MySQL 5.7 : Playing with mysqlpump

MySQL 5.7 : Playing with mysqlpump
// Planet MySQL

MySQL 5.7 comes with a new backup tool, named mysqlpump, which is almost the same as mysqldump with the ability of extracting data in parallel threads.

I made a little experiment. Using a server containing 11 databases, with a total of 300 tables and about 20 million rows, I used both mysqldump and mysqlpump to get a backup.

mysqldump --all-databases > dump.sql
mysqlpump --all-databases \
--add-drop-database --add-drop-table --skip-watch-progress \
--default-parallelism=10 \
--parallel-schemas=db,db1,db2 \
--parallel-schemas=db3,db4,db5 \
--parallel-schemas=db6,db7,db8 \
--parallel-schemas=db9,db10 > pump.sql

The backup with mysqldump took 3 minutes and 33 seconds. The one with mysqlpump took 2 minutes and 55 seconds (saving 38 seconds). This does not seem to be a great gain. I have experimented with several values of default-parallelism and different grouping of databases, and also without any parameters at all, but I always get the same time.

If there is a different way of invoking mysqlpump to use parallelism better, I would like to know.

There are four interesting points about mysqlpump that users should know:

  • mysqlpump has options to include and exclude objects (databases, tables, routines, users) from the backup. This is a long awaited feature that will be welcome by many DBAs.
  • The option –no-data is called –skip-dump-rows. (Just in case you want to use the new tool alternate way of reproducing DDL. But be aware that there is at least one bug)
  • A backup created with mysqlpump can only be loaded into a database of the same name. This is due to the parallel work, which requires that the INSERT statements contain both the database and the table names. But it means that, unlike with mysqldump, you can’t backup tables from database X and load them to database Y.
  • The most serious limitation of mysqlpump, which I have seen both in the manual and in a blog article is that, while the backup is parallelized, the restore is serialized. Both sources say to run “mysqlpump > file.sql” and “mysql < file.sql”. What is the advantage of extracting data with N parallel threads if I then need to apply it with a single thread? I would have expected an option to create N files, which I can then load using several background tasks, or even better an option in the mysql client to handle parallel backup files. I may be missing something here. I will appreciate comments by more savvy users.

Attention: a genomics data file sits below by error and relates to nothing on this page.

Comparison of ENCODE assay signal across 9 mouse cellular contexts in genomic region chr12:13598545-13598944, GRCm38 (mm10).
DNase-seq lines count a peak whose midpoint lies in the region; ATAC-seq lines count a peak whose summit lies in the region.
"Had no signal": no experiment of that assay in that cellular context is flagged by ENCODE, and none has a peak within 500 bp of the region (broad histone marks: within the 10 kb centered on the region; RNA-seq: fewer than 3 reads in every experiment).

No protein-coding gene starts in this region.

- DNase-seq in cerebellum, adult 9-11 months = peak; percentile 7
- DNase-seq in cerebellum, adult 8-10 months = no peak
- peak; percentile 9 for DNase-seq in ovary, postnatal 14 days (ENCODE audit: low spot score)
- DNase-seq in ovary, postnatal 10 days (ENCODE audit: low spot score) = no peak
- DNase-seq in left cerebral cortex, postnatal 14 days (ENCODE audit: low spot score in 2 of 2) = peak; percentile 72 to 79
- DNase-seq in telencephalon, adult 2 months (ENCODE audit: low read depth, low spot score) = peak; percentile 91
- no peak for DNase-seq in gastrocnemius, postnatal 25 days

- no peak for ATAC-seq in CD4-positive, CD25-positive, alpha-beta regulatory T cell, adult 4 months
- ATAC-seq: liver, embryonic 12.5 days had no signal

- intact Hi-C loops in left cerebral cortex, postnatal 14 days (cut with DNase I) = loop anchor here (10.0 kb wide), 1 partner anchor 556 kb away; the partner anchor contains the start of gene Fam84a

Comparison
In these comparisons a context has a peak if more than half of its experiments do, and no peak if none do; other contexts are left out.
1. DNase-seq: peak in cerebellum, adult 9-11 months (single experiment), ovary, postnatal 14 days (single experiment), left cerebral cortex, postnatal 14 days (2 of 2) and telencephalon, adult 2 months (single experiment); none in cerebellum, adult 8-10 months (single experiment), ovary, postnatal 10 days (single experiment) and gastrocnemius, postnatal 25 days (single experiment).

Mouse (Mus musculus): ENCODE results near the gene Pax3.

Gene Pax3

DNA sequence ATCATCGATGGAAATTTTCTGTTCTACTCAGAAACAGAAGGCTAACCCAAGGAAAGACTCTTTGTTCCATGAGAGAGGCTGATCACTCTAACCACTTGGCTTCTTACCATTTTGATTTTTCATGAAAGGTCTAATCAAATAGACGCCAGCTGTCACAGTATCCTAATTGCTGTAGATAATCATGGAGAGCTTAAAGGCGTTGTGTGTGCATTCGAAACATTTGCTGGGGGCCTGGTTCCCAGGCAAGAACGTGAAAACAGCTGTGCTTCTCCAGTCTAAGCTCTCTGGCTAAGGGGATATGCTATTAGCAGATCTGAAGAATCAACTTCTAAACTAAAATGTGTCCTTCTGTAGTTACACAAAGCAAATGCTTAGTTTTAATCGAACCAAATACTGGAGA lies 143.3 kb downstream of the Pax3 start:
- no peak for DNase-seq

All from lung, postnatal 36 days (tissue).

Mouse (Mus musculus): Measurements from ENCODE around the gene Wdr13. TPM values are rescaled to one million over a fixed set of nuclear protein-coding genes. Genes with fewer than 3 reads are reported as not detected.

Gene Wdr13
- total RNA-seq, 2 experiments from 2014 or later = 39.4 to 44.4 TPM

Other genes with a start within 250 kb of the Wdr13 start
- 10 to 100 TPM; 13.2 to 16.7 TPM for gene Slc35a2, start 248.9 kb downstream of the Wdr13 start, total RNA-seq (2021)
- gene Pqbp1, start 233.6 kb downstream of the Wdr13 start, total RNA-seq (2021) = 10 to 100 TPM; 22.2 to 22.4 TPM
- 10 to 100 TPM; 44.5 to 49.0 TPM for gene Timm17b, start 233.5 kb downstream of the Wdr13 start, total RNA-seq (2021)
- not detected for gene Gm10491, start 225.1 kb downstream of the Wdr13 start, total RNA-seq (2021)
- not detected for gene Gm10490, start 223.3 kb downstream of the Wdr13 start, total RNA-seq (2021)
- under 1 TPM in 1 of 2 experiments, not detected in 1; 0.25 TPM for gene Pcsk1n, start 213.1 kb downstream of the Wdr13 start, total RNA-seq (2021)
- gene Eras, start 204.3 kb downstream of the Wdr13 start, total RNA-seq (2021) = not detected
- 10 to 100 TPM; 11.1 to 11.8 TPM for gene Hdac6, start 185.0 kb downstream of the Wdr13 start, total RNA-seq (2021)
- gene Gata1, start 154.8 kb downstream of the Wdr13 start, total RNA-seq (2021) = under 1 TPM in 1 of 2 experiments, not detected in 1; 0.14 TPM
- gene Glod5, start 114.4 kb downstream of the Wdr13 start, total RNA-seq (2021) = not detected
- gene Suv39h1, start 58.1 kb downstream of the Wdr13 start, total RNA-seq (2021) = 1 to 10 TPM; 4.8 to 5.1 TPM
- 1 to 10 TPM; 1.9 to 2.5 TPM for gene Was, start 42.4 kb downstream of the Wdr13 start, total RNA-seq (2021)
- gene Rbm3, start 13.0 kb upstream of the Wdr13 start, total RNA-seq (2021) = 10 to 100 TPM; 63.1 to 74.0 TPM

The idea is good. The tool still has some rough edges, but I am sure it can be improved.

One thought on “MySQL 5.7 : Playing with mysqlpump

  1. satish bharathy (@satish8483) March 11, 2016 at 3:21 am Reply

    Hello Dinesh,
    Thanks for looking into this new tool and using it.
    Regarding your concerns:
    1.mysqlpump does backup in parallel, however the time in takes to complete the task is
    again dependent on how often all the threads are scheduled to do the work. In your case
    you configured mysqlpump to run with 10 threads. When mysqlpump is running connect to
    client and do SHOW PROCESSLIST to see how many threads are busy and how many are
    idle. This will give a fair idea about how to configure number of threads based on the how
    many databases mysqlpump is backing up. Even in my testing i saw the same issue.
    However i saw mysqlpump does take fast backup when there are huge number of tables
    (in my setup i had around 3000 tables) and each table with round 10,000 records.
    2.Bug which you pointed out has been fixed.
    3.Point which you raised about dumping databases in N files is a new feature request which
    we have considered to provide soon. However since mysqlpump would delay creation of
    indexes for tables, backup taken with mysqlpump can be restored must faster when
    compared to mysqldump. Refer –defer-table-indexes option.

    Liked by 1 person

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